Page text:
March 27, 2006, 11:13 AM
I would look at either a Mossberg 500 or Remington 870 pump shotgun in 20 gauge. Get the 18 or 20 in barrel in improved cylinder. The pump shotgun is very intuitive in terms of operation and shooting. If you can handle a 12 ga, I would go that way (more versatile), but the 20ga should be just fine. They also make light weight versions in 20 ga. It is not like this decision will necessarily have to be what you have for the rest of your life. You can always change your mind when you have some experience.
Don't think of the shotgun as a scatter gun at home defense ranges. The shot pattern will be very tight at normal interior ranges. So, you still have to aim the gun. Go with high brass shells in No. 4 shot or larger. BB or Buckshot would be good. Don't just think in terms of buckshot as practical ammunition.
Pick up a few guns at the store, pull them up to your shoulder like you are going to shoot. Go with the one that fits you the best. The gun should just naturally float up to your shoulder when you pull it up.
The small home defense 12 ga ammunition is made by Agula. I have some, but have never tried it out. I have heard that they have feeding problems and they certainly may not function well in an auto shotgun.
Take the gun out with a friend and shoot it a bit so you get comfortable with the recoil, aiming, etc. Think safety first (yours and your loved ones). You can practice at home with the gun empty as far as bringing it up to your shoulder and aiming.
March 27, 2006, 04:37 PM
To eliminate felt recoil in a home defense shotgun, I have become a believer in the Knoxx SpecOps stock. With a 12 Ga Rem 870 pump there is almost no recoil with the Knoxx stock.
March 27, 2006, 06:59 PM
There are many ways to go on self defense guns and a Remington 1100 would be a great gun to get to know and shoot, as would a Beretta 391 in 20 gauge. I have a special place and love of the 1100 as it was the first gun that my father bought me for my 13th birthday. It was a 20ga with a modified vent rib barrel. I ran my first 25 and 50 straight in skeet with that gun a few years later and still shoot it quite often 25 years later. I also use it with a shortened stock to teach new shooters how much fun clay games can be, especially women shooters. If you have no experience with shotguns and their recoil, less is best. You can always work your way up to bigger guns in 12ga, but if the recoil turns you off from shooting very much you won't be shooting enough to get used to the gun and how it works.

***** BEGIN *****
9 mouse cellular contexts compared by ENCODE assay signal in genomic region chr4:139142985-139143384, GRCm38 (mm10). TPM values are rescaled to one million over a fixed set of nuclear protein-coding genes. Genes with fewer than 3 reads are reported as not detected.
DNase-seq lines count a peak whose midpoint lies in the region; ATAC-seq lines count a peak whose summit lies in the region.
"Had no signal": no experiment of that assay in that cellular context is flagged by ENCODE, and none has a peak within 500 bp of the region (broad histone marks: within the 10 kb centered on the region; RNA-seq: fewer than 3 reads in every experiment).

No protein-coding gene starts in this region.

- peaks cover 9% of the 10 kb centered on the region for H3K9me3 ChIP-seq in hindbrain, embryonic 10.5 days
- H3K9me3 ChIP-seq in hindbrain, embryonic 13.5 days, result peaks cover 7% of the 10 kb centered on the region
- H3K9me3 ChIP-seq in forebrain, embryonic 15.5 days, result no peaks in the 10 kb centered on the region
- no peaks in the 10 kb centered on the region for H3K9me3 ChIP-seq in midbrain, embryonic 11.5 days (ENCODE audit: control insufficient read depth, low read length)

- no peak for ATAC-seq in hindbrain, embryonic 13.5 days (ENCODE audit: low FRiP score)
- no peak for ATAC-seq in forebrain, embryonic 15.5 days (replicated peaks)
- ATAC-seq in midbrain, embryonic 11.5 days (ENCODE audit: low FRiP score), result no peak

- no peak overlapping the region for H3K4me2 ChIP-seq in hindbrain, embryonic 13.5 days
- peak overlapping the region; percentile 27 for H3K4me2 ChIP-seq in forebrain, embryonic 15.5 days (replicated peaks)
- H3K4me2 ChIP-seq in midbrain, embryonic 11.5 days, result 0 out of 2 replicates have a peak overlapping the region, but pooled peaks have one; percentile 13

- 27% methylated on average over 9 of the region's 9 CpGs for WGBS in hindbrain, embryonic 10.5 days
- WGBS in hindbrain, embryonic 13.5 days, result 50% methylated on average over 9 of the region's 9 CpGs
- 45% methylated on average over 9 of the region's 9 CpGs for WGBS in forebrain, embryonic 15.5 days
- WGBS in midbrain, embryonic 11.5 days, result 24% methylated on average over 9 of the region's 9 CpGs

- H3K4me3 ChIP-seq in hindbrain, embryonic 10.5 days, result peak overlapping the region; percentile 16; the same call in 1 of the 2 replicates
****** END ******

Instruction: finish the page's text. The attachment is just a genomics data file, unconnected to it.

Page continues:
If you decide to buy a 20 gauge or a 12ga for that matter, get the lightest shells you can find to start with practice, bird shot, and work your way up to bigger defense loads of buck and slugs when you get to know how your gun shoots.
March 27, 2006, 09:28 PM
I would recommend the Remington 870 Express Magnum. I own one and it is a light versatile gun with very little recoil (depending on the shot you choose). I think you could handle it nicely and the price tag won’t hurt your pockets too bad either. :D
March 27, 2006, 09:43 PM
One reason I suggested the Vang Comp was its light weight. Back when I was teaching female police type peoples to shoot the shotgun, weight was a factor. Smaller torso'd people don't always have the upper body strength to maneuver a heavier 12-guage. The Vang Comp was very easy for my wife to heft, and she's 5'1" with arm problems that reduce her ability to lift rifles and shotguns. That short & light 20-gauge with ported barrel is getting to be a popular model for Vang with women already, and with either a slug or the biggest buckshot load tolerable it is no slouch as a defensive tool. :)
March 28, 2006, 09:05 AM
find a weapon that fits you well and the price is right your going to keep this gun for defense and proably won't be using it for anything else. get one that shoots when you pull the trigger I wouldn't worry to much about recoil because if you fire this at an intruder you won't even notice just be careful where you keep it and be safe
March 28, 2006, 10:37 AM
i helped a friend who was about your stature, pick out a shotgun for HD. What we found that fit her well, and was comfortable was a "youth" model Mossberg 500 in 20 gauge. Really just a regular 500 with a shorter stock. As far as ammo, don't worry about different loads or lack thereof. At short range (typical inside a house) even light birdshot is gonna make a mess outa the BG, although heavier loads would be preferred.
March 28, 2006, 02:10 PM
Get an Remington 870 in 12 gauge and add either a Knoxx COPstock or the full Compstock version. No recoil problems anymore. Anyone can shoot it even a properly trained child.
vBulletin® v3.8.7, Copyright ©2000-2013, vBulletin Solutions, Inc.